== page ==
No-Fail Divinity Candy

Southern Kitchen

Serves: Makes 20 large candies

Hands On Time: 30 minutes

Total Time: 2 hours and 40 minutes


1/2 cup light corn syrup

1/2 cup water

Pinch kosher salt

2 1/2 cups sugar

2 large egg whites

2 teaspoons vanilla

1/2 cup chopped pecans, plus 20 pecan halves (optional)


In a large saucepan, combine the corn syrup, water and salt. Pour the sugar into the center of the saucepan, trying not to hit the sides of the saucepan with the sugar. Place the saucepan over medium-high heat and let the sugar melt into the water. If necessary, gently swirl the saucepan to help the sugar dissolve. Once all of the sugar has melted, clip a candy thermometer onto the pan and continue to boil, without stirring or swirling, until the mixture reaches 260 degrees (the hard ball stage), 8 to 10 minutes. It is very important not to stir during this step.

While the candy mixture is boiling, place the egg whites in the bowl of a stand mixer fitted with the whisk attachment. Beat on medium-high speed until the egg whites form stiff peaks.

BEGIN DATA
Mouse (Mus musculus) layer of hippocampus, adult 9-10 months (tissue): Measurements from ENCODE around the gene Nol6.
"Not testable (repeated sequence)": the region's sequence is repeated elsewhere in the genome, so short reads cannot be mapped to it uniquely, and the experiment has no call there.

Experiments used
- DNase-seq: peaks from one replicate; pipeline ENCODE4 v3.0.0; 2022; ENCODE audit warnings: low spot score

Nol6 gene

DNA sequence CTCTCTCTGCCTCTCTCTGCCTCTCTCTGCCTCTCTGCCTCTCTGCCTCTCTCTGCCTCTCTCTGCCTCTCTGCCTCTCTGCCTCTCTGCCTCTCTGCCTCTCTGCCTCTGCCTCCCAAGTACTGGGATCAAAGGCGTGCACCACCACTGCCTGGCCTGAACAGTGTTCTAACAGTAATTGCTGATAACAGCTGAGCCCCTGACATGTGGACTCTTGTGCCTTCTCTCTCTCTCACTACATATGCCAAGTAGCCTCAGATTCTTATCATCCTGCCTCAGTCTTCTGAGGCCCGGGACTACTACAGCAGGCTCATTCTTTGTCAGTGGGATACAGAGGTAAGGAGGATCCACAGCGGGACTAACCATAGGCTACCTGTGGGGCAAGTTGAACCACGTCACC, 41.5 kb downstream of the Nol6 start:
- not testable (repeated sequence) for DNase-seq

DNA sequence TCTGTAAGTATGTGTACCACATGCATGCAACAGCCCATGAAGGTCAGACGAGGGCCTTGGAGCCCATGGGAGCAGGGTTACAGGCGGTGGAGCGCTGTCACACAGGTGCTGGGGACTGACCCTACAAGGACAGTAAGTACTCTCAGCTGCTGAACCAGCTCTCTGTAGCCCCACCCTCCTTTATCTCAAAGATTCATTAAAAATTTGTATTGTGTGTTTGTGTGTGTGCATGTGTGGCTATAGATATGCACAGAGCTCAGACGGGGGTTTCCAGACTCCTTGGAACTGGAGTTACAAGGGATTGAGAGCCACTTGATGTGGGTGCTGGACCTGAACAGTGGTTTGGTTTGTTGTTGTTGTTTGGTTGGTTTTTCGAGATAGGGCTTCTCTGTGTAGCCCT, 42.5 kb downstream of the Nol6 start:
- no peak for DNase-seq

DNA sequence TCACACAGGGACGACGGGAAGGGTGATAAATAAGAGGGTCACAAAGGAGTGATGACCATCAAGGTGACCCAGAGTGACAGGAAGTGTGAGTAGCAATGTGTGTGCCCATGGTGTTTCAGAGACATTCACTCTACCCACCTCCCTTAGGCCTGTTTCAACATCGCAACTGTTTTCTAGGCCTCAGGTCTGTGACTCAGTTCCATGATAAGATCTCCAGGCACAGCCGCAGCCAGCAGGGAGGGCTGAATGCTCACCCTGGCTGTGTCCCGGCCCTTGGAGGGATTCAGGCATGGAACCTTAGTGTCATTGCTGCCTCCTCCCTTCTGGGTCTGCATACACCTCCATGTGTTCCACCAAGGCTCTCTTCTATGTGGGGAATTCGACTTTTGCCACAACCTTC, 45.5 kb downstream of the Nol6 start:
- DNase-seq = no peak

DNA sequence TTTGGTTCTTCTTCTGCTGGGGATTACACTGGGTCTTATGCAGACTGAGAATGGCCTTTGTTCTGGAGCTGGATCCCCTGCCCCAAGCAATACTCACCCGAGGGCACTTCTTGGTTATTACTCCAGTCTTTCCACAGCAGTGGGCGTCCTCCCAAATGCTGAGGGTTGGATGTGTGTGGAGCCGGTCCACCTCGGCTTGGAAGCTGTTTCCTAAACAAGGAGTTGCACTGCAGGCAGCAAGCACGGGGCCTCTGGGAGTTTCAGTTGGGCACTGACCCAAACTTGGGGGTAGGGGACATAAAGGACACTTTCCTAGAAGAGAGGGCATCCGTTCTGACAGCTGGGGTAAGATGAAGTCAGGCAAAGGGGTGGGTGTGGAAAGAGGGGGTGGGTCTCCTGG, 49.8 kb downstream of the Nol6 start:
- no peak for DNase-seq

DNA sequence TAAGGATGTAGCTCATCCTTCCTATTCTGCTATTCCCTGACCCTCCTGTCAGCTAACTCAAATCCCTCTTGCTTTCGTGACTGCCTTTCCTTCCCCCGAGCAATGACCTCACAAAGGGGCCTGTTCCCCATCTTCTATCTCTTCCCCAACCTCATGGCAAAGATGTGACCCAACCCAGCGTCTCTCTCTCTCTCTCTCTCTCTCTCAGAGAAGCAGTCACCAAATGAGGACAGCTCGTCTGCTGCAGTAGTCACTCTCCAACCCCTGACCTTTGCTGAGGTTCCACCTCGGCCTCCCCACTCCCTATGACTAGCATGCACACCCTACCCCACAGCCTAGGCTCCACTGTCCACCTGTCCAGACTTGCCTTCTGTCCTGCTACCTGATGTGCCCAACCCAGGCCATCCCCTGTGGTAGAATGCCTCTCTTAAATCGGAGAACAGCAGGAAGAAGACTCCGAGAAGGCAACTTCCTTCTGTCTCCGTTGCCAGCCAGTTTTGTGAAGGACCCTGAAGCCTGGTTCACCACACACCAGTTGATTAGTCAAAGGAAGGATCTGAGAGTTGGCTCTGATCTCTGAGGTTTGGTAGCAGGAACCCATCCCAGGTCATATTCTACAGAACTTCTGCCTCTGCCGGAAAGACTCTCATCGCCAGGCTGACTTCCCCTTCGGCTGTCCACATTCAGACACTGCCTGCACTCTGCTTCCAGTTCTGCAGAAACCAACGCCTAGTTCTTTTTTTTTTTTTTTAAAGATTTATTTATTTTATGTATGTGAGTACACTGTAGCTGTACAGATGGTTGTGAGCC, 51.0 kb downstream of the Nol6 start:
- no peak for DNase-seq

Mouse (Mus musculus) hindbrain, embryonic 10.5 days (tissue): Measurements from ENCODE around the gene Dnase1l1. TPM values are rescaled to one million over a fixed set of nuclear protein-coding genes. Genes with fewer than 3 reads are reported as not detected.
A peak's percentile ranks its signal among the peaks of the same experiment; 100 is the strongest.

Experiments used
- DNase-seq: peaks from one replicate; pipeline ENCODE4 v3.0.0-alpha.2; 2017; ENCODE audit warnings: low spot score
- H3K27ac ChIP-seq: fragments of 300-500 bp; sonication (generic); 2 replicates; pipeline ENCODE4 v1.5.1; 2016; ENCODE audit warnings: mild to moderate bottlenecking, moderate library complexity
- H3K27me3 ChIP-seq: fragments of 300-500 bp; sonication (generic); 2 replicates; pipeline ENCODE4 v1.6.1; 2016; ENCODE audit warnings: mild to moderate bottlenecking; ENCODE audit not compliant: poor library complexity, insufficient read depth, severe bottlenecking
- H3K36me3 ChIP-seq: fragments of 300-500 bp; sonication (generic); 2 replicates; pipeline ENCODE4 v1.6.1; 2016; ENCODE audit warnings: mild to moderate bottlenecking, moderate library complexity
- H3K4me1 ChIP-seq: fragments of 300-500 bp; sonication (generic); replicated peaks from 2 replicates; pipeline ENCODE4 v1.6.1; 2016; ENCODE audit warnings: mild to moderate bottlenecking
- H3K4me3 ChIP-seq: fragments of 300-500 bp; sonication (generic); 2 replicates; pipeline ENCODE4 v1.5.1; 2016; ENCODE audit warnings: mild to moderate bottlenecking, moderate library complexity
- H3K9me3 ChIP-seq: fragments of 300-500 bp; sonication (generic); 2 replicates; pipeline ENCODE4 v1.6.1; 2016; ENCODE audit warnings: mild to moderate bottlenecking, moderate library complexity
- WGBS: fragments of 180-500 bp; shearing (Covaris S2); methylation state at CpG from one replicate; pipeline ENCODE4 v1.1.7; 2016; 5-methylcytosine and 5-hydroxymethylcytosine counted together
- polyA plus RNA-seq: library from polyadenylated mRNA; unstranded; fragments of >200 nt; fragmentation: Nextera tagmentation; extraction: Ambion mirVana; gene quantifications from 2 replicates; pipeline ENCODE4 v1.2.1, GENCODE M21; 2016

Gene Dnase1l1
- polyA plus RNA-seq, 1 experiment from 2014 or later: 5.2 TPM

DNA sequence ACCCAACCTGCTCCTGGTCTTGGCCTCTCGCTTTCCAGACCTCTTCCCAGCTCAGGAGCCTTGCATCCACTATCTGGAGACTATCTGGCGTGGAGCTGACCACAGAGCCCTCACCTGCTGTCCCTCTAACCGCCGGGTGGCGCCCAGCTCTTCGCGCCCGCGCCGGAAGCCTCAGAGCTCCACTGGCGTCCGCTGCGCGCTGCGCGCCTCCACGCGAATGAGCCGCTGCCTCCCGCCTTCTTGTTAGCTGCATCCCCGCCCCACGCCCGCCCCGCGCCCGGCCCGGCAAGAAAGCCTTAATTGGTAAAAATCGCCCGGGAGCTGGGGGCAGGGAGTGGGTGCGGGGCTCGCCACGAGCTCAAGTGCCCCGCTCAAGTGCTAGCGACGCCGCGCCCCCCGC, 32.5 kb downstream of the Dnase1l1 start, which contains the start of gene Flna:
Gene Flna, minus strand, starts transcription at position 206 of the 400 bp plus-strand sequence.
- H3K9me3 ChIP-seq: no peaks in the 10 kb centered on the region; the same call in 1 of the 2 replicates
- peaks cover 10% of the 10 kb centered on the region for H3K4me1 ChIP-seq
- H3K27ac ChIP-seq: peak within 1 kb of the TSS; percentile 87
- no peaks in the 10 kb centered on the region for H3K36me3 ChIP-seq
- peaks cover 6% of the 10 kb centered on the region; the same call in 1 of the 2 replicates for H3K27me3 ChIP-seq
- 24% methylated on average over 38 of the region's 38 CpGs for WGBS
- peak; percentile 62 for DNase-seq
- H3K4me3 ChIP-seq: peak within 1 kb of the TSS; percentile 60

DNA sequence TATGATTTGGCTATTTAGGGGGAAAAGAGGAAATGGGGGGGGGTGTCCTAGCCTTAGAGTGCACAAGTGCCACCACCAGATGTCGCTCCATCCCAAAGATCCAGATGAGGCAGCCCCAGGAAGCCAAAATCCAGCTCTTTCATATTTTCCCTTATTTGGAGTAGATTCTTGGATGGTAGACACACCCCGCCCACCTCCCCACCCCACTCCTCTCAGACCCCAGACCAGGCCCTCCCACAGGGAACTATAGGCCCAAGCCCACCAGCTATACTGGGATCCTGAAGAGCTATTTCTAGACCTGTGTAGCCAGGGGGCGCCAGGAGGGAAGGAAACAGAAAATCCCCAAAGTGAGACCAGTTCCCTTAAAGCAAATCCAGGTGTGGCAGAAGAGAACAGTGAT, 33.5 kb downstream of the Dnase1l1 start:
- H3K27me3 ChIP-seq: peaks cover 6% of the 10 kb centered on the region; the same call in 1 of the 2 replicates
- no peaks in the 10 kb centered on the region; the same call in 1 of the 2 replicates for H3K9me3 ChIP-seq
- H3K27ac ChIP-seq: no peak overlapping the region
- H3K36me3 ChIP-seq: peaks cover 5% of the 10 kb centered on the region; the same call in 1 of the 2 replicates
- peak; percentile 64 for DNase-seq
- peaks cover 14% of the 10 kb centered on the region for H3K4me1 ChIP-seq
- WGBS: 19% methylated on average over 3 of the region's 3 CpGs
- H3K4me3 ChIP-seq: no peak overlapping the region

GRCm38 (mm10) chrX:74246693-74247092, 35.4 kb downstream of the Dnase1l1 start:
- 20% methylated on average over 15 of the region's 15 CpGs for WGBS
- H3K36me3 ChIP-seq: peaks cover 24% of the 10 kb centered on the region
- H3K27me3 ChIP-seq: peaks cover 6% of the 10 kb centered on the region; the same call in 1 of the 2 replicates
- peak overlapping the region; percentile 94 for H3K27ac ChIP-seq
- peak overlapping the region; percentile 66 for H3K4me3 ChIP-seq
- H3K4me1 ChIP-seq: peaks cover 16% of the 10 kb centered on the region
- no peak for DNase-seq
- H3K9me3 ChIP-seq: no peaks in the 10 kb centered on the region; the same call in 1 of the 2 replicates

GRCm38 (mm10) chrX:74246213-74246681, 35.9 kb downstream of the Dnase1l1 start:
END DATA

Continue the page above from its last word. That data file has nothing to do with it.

With the mixer running on medium-high speed, very gradually and carefully pour the hot syrup into the egg whites. This should be take about 2 minutes.

Add the vanilla, scape down the sides of the bowl and continue to beat the mixture on medium-high speed just until the mixture turns from glossy to matte, 5 to 8 minutes. Watch carefully. When you lift the whisk, the candy should stand on its own. If it flattens, beat for another minute or so. Make sure to not over-beat. The mixture should be malleable. Stir in the chopped pecans.

Lightly grease two spoons with nonstick oil spray. Use the spoons to drop the divinity onto waxed paper. Top with the pecan halves, if desired. Let the candy set for about 2 hours before serving or storing in an airtight container for up to one week.

About the recipe

After studying her grandmother’s old church cookbooks, Southern Kitchen’s Visual Content Producer Ramona King learned the secret to making Southern divinity candy. What distinguishes a batch as successful is the candy temperature and length of beating (more on this in her story). The end product is slightly crisp on the outside, fluffy on the inside and has a satisfying crunch of pecans in every bite. Some decide to put a single pecan half on top, and some add chopped pecans inside the mixture.